Practical Payback Period

In Uncategorized on 12, Jun, 2011 at 20:29

The payback period of an investment is the amount of time it takes for that investment to produce as much money as it originally cost. The assumption is that any money made/saved AFTER the end of the payback period is what you invested for in the first place. The payback period, then, is how long you have to wait to start seeing a return on your investment.

A 3d printer is, obviously, an investment. For the people who are interested in 3d printers themselves the payback period isn’t really an issue, but for the people who are only interested in what 3d printers can do for them it’s a different story. A common question is, “What can you do with a 3d printer?” People like me are usually quick to skirt the question with a passionate description of the future of 3d printing…but it’s a good question.

What CAN you do with a 3d printer?

Or, more specifically, WHY would the average person pick up a 3d printer at Sears on their way home from work?

I doubt that the proliferation of 3d printers will turn a lot of people into “makers.” Most people probably aren’t going to ever design a single printable object. Does that mean they’d never get their money’s worth out of a 3d printer? Well, I’d like to argue that the average person absolutely WOULD get their money’s worth out of investing in a 3d printer. The only thing holding back 3d printers from being a good investment RIGHT NOW is that they cost more than $500.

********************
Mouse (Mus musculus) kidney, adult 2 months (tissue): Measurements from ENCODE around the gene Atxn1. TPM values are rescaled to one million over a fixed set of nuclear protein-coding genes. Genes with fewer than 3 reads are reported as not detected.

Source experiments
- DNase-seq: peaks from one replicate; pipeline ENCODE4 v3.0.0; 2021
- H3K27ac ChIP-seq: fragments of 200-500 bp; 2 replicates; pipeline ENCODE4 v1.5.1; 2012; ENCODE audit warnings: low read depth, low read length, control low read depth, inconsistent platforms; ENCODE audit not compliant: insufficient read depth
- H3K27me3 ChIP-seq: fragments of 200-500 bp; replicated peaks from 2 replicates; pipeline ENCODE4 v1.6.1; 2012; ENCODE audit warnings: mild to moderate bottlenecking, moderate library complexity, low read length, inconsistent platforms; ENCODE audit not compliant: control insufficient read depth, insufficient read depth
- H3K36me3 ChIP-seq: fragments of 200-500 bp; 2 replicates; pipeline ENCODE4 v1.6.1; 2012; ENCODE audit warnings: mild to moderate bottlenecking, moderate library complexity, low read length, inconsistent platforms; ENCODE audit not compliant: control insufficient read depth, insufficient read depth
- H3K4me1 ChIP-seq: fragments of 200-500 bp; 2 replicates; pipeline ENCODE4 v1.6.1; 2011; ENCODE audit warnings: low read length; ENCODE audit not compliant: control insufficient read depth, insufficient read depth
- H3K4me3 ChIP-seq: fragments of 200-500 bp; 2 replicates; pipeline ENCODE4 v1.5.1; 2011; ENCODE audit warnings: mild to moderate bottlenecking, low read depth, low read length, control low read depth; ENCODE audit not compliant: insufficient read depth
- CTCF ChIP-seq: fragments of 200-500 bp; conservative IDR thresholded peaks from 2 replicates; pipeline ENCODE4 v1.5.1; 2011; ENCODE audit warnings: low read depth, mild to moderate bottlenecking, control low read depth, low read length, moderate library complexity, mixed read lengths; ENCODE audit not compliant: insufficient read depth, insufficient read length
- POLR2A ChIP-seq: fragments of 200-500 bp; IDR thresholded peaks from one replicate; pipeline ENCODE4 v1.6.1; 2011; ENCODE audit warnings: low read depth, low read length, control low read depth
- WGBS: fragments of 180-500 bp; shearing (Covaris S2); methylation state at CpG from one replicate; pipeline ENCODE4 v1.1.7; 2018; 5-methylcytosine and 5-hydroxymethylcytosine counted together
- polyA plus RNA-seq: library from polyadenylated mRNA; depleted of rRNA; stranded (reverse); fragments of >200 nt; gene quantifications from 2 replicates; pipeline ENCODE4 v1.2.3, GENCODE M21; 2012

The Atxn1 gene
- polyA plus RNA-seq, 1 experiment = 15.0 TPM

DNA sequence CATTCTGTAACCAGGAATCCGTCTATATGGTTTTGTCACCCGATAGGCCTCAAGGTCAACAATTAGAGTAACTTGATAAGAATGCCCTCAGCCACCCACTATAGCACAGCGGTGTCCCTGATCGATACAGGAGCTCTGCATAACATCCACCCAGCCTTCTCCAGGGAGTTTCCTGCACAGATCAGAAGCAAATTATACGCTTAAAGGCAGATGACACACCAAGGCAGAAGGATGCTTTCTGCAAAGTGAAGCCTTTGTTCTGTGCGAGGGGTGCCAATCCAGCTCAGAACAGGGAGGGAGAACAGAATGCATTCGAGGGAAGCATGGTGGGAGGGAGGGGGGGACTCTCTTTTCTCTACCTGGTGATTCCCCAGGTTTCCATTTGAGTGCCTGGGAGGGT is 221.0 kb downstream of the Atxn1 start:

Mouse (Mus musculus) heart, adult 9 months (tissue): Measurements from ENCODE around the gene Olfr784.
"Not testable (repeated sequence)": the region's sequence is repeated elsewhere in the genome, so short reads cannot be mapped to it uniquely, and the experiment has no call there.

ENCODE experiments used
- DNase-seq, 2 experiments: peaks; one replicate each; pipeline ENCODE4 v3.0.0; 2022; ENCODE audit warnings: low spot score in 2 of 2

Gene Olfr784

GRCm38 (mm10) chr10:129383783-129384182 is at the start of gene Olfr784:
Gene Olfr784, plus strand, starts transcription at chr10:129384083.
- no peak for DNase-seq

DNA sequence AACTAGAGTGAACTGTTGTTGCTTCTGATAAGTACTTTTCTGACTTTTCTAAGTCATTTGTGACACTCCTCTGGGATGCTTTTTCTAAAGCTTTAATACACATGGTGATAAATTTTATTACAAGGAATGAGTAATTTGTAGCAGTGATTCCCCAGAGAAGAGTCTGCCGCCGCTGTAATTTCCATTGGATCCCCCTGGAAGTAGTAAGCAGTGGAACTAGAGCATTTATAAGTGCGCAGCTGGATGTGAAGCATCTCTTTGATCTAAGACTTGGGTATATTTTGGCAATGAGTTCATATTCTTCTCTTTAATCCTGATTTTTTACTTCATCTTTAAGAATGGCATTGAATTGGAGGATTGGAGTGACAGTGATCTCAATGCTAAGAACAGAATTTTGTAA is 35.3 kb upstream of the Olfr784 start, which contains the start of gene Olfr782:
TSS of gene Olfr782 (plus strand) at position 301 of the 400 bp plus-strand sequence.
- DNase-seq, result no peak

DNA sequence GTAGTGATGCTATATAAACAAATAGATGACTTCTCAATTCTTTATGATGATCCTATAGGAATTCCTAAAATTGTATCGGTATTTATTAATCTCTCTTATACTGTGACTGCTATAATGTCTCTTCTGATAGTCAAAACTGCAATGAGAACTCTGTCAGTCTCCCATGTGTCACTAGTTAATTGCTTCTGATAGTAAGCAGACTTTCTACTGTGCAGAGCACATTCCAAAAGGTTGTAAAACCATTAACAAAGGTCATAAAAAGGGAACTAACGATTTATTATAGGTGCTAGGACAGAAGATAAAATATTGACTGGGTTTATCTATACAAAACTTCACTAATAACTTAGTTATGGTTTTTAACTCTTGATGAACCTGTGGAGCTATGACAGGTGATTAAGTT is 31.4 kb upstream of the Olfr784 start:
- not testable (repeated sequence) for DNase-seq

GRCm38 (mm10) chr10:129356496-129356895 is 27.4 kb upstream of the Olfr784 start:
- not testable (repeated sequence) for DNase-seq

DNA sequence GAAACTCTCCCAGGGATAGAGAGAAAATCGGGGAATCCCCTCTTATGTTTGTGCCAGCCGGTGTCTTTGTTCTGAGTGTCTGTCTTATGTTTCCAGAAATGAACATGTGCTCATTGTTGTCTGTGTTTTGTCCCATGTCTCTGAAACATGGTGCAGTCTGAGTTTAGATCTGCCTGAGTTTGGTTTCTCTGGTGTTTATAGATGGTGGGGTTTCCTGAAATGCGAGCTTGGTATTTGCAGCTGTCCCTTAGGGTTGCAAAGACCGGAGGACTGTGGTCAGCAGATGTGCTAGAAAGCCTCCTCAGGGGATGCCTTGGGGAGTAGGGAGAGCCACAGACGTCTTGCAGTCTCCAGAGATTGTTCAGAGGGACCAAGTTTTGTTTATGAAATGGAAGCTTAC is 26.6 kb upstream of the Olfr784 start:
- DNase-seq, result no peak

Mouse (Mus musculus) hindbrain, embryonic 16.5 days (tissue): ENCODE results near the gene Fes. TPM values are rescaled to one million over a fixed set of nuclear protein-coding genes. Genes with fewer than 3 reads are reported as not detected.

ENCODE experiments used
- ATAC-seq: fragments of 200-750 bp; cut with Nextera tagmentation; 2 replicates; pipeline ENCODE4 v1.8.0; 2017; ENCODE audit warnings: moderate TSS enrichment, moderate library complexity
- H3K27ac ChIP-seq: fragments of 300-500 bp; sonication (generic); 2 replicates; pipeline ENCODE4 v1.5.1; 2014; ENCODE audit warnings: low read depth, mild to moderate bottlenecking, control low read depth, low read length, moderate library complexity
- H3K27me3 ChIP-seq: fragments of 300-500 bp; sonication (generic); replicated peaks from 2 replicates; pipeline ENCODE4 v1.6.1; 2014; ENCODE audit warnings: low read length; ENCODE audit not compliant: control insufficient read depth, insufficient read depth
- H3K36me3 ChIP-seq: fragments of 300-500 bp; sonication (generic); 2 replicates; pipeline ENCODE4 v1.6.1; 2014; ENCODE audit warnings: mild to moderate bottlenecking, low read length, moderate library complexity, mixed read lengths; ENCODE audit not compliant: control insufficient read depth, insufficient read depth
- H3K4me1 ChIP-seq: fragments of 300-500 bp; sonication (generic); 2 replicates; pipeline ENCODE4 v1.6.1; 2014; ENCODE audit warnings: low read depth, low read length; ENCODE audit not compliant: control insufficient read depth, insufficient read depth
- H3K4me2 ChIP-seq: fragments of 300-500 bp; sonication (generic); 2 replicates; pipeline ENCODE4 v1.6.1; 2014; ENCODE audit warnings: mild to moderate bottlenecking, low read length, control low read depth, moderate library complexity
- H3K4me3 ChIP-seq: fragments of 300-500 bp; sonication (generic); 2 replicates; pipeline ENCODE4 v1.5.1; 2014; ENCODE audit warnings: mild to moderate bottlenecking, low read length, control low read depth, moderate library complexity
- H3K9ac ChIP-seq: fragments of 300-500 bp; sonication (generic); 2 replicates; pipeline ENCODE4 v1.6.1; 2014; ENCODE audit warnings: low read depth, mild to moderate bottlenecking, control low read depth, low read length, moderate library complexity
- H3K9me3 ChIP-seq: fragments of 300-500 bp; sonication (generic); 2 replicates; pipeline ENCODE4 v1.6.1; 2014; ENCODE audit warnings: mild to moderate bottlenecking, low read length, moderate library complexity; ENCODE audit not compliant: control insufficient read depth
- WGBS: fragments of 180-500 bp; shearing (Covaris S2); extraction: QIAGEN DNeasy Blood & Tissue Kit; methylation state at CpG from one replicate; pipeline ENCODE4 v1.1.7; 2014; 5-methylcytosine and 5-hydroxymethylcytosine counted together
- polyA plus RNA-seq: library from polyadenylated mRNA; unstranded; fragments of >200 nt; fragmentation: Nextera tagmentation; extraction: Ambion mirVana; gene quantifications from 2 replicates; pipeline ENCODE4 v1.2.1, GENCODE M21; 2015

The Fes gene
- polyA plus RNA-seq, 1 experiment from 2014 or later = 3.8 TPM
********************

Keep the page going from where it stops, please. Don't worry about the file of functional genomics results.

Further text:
What I did was I went through thingiverse and kept track of all the things I could find that served a practical, but not overly specific, purpose (the table is included at the end of this post). After I found something that looked practical, but pedestrian, I shopped for it online. I found that most things could be had for about $1-2 dollars, which sounds about right for hunks of plastic. A few things, however, were more expensive. To make this a realistic test of the principle I made an effort to price out the cheapest thing I could find. Even holding the costs down, the estimate came out to more than $400 in savings.

This doesn’t include costs like the raw plastic, or electricity, but I can’t imagine those are greater than or equal to the costs of gasoline and shipping, which aren’t included either. Obviously, one could perform a more rigorous analysis, but I think the point stands. An average person COULD pay back the cost of their 3d printer $1-10 at a time…just as soon as the cost of the printer comes down below $500.

The cool thing is that we’re right on the edge of that price point. A 3d printer, the eMAKER Huxley, just recently got down to a promotional price of $500 each (for preorders).